Proposal: Revision of policy surrounding 3rd party and non-free software
dennis at ausil.us
Fri Jan 24 05:04:53 UTC 2014
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El Wed, 22 Jan 2014 17:04:06 -0500
Bill Nottingham <notting at redhat.com> escribió:
> Josh Boyer (jwboyer at fedoraproject.org) said:
> > > Pedantic but (maybe) important distinction: the idea would be to
> > > prepopulate (in some way or another) the software installer
> > > application with _specific_ 3rd party repositories (in the
> > > mockup, Adobe, Dropbox, Google, Nvidia, and Steam) -- akin more
> > > to having the default Fedora bookmarks include the download pages
> > > at those companies than to a Google search. Or am I
> > > misunderstanding?
> > The bookmark analogy seems fair to me, yes. However, it might be
> > feasible to include these "bookmarks" without having them displayed
> > by default and instead requiring a user to toggle a checkbox or
> > such to enable them.
> I'd rather not include any metadata or links to particular
> repositories in Fedora itself:
> - packaging is a really crappy way to have to update a software
> source list if we were to get some new third party source
> - it's also a really crappy way to *disable* a source from being
> shown to users if we for some reason need to do so, and do so
> quickly (waves at spot)
> This is regardless of whether the third-party repo contains free or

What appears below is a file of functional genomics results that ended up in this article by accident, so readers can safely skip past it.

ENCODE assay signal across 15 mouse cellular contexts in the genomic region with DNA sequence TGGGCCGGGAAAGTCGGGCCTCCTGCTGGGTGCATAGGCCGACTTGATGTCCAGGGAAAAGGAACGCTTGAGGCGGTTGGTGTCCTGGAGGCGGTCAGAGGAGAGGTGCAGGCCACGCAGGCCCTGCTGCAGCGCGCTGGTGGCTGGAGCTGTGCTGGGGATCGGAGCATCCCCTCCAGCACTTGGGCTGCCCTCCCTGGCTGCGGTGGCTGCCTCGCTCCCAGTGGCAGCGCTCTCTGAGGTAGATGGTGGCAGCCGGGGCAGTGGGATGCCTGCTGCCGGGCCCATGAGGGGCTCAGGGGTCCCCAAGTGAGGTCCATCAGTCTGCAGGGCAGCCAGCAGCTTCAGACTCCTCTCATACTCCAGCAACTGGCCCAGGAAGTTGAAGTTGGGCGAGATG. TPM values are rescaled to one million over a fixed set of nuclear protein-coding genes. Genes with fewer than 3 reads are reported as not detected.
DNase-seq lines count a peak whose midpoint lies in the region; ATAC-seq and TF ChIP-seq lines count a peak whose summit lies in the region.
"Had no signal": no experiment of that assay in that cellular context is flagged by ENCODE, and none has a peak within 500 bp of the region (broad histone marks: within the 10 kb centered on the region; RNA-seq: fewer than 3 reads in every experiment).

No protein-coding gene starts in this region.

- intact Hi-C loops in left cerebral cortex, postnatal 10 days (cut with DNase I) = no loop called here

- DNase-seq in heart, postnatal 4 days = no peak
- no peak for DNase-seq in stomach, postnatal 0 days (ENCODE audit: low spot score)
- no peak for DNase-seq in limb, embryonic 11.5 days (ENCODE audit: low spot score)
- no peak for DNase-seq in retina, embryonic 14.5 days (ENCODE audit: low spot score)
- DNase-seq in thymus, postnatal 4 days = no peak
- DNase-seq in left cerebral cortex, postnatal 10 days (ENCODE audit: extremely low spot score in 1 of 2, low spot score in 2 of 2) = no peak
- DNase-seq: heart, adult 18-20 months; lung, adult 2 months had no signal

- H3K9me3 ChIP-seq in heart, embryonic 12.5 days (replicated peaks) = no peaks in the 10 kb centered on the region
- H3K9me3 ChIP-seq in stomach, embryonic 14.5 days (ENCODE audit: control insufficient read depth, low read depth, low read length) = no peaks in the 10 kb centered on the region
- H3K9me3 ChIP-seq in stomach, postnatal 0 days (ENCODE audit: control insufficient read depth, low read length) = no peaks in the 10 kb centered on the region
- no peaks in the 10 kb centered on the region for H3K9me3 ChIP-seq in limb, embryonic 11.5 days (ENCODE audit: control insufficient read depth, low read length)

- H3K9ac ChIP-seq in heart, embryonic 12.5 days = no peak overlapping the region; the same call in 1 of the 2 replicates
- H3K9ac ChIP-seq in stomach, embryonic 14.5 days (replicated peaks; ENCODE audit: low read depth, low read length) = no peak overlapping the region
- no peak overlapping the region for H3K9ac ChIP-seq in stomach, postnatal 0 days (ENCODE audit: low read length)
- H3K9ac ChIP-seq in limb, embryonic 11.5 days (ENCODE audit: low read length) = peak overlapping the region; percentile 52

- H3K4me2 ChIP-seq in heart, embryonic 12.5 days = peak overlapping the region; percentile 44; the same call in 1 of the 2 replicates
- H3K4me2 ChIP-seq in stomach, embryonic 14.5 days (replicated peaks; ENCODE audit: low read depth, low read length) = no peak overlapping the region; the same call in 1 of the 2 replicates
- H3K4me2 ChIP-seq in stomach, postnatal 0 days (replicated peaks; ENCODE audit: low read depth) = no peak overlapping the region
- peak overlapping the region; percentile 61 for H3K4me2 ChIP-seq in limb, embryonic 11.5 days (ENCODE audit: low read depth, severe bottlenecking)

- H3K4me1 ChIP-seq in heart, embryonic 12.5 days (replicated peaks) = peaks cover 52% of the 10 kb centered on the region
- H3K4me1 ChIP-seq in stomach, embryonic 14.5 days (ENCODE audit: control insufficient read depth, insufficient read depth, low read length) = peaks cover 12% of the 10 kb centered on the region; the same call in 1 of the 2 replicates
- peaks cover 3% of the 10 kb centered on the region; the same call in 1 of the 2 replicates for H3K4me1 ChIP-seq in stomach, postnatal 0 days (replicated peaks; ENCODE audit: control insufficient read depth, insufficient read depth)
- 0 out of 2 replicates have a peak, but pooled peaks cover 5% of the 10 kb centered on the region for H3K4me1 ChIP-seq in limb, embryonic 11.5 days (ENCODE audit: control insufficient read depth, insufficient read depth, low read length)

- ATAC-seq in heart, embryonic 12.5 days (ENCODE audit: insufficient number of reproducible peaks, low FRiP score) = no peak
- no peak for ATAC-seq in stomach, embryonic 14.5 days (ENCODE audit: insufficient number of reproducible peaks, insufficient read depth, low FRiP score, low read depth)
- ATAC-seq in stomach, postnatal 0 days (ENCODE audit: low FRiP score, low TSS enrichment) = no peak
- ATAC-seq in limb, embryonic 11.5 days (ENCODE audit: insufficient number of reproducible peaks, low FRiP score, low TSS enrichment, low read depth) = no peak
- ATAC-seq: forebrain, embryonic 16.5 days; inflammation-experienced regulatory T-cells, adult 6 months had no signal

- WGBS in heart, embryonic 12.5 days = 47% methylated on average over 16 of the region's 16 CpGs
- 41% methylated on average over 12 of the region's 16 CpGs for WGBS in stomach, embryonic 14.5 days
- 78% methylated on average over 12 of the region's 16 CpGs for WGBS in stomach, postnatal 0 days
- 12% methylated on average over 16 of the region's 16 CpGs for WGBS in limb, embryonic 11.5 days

> non-free software - the same issues apply to both cases.
> Once we take that step, Adam's suggestion honestly makes the most
> sense to me - a web service exists that third parties can register
> their repositories with. They'd register what format they're
> providing software in/for (yum repos, apt repos, etc.), what
> OSes/releases they're targeting (Fedora, RHEL, Ubuntu, Debian, Arch,
> whatever), and some metadata (keywords, icons, etc.).
> You then have a workflow in Fedora that looks something like:
> Software -> About (or Preferences)
> [ ] Enable third party software
> <user checks box>
> /!\ WARNING: Fedora does not and cannot support software from third
> parties; such software can cause your system to misbehave or crash.
> Use at your own risk. For more information, see:
> [ Cancel ] [ OK ]
> <hit OK>
> ... this then queries the service for appropriate repos to pull
> appdata from.
> You then have them showing up in a mechanism similar to the wireframe,
> although I'd suggest two changes:
> - In search results and browsing, have a separate category for
> 'Software for $NAME' or 'Vendor Software'
> - Not a huge fan of the listing of all available third party sources
> dialog. (Esp. if it's not "all available", and therefore requires us
> to prune.)
> Then, we just need to
> 1) get other distros involved
> 2) work with them to define & set up the service
> 3) work with the vendors on how to package stuff for it properly
> Which we should be doing anyway, if we're intent on having a real
> Linux desktop software ecosystem.
this kinda fits into my comments in the ticket to get the app data
together. We still have no way to properly provide the appdata to the
user. I truly believe it should be via an app store. take out it being
run in infra and having gnome, linux foundation or someone run it at
least the third party bit and it seems there is a way forward.
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